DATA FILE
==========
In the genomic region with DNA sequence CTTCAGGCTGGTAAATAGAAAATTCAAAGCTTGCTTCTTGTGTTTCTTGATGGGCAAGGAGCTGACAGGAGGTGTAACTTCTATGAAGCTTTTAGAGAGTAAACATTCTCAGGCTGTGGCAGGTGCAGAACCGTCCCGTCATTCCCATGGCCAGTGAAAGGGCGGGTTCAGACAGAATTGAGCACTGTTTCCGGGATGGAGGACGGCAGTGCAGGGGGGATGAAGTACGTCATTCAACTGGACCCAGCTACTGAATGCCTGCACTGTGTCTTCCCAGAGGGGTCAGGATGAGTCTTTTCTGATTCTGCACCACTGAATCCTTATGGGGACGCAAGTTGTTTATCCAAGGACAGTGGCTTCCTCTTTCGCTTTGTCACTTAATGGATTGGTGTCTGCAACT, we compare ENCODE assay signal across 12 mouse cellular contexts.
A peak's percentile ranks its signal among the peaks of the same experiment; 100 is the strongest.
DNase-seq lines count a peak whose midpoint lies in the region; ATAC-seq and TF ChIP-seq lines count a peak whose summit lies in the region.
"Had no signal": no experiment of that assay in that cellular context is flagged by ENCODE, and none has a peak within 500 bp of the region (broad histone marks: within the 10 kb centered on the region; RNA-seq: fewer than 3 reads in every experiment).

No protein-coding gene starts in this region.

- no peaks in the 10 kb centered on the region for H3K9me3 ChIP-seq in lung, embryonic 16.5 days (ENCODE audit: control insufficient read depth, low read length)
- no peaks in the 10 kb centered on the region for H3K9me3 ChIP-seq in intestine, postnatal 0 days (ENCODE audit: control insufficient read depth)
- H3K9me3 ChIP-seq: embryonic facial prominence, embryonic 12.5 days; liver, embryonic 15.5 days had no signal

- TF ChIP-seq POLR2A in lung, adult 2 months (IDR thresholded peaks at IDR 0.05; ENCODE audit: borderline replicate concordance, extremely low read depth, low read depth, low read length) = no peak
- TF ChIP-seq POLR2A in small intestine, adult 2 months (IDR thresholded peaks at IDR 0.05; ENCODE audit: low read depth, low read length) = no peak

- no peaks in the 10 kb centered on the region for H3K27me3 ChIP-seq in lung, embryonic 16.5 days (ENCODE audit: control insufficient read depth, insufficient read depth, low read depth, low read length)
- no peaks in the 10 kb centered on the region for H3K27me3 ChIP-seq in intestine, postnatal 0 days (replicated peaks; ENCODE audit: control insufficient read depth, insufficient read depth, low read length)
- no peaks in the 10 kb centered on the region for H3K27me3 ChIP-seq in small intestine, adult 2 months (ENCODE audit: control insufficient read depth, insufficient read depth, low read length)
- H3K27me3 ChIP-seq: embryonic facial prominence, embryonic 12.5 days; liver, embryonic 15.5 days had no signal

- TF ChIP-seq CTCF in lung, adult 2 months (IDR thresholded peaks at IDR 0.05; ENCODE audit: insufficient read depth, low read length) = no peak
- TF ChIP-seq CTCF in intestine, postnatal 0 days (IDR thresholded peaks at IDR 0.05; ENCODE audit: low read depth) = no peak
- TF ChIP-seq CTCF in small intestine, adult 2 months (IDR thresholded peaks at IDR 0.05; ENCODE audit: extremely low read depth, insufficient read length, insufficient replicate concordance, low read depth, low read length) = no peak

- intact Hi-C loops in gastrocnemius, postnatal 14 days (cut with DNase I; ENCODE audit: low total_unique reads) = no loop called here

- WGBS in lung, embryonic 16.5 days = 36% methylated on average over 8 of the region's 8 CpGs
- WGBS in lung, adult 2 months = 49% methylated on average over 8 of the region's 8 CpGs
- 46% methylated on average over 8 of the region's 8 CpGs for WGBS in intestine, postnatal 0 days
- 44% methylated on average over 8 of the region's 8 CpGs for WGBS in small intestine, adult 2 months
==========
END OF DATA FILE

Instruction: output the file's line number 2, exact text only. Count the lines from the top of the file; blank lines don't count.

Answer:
A peak's percentile ranks its signal among the peaks of the same experiment; 100 is the strongest.